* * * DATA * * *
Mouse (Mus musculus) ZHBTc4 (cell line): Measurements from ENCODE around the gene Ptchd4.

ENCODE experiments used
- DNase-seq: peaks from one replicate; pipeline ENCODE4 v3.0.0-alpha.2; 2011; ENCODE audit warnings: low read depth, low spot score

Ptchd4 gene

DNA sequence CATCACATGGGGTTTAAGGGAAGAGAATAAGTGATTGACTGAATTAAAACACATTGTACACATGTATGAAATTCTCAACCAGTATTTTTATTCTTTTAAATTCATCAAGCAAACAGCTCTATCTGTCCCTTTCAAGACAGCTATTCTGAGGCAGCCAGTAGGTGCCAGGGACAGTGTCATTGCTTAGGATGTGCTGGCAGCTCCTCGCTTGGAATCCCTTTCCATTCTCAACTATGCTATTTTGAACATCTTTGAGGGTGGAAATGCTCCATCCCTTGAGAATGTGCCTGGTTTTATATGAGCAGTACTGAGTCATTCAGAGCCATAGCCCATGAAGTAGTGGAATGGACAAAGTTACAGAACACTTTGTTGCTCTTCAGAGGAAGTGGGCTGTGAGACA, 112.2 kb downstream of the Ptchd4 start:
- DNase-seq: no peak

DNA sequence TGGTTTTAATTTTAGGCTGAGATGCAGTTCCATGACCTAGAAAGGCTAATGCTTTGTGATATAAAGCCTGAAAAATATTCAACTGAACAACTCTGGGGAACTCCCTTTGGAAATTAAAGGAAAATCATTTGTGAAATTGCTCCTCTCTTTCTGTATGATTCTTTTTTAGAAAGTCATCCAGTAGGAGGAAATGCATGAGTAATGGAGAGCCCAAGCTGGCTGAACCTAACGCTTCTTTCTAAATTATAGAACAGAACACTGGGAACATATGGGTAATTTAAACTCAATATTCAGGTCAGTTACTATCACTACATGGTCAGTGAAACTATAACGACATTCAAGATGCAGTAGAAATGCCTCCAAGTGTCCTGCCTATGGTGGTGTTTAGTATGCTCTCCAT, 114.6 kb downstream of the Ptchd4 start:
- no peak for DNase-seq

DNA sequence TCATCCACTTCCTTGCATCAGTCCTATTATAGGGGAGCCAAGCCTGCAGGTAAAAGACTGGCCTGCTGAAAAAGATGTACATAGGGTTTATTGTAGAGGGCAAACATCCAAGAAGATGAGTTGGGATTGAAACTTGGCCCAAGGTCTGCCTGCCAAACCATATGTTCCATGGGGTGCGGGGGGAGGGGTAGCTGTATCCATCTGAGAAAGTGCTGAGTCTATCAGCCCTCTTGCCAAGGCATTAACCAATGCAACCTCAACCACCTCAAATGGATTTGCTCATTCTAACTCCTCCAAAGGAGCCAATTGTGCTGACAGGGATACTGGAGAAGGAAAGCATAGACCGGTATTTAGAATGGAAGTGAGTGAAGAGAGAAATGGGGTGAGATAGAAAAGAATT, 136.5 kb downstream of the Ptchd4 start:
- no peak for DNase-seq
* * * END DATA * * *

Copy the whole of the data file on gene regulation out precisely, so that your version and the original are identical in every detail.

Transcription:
Mouse (Mus musculus) ZHBTc4 (cell line): Measurements from ENCODE around the gene Ptchd4.

ENCODE experiments used
- DNase-seq: peaks from one replicate; pipeline ENCODE4 v3.0.0-alpha.2; 2011; ENCODE audit warnings: low read depth, low spot score

Ptchd4 gene

DNA sequence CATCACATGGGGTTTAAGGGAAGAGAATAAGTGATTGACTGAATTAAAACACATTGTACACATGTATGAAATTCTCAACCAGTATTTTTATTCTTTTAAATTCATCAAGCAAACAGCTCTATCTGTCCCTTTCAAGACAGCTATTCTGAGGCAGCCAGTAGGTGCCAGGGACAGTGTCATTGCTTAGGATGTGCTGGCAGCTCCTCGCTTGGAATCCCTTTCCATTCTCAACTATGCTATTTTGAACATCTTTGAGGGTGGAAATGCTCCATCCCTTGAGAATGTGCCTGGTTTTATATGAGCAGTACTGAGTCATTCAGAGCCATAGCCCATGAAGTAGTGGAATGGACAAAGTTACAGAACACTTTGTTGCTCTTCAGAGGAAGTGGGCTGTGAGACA, 112.2 kb downstream of the Ptchd4 start:
- DNase-seq: no peak

DNA sequence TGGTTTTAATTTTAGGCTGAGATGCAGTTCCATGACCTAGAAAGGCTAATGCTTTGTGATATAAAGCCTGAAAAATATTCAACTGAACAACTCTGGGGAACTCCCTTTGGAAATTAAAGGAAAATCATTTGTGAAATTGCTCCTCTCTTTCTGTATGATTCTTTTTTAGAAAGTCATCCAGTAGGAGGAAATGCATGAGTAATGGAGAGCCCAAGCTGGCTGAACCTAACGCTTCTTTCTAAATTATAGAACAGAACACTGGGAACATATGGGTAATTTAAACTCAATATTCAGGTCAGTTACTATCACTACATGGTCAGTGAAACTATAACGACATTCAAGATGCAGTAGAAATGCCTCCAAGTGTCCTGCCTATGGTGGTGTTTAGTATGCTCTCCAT, 114.6 kb downstream of the Ptchd4 start:
- no peak for DNase-seq

DNA sequence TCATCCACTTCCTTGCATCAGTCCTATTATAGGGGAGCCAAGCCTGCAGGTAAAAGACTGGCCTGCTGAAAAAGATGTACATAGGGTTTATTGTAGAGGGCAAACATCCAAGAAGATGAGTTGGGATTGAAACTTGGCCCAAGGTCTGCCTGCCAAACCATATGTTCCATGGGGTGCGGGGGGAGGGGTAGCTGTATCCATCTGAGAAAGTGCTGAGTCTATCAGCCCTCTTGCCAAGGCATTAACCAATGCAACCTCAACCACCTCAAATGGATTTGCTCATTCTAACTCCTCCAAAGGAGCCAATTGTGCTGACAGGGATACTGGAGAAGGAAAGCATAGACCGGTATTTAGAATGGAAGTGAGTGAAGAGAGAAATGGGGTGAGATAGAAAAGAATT, 136.5 kb downstream of the Ptchd4 start:
- no peak for DNase-seq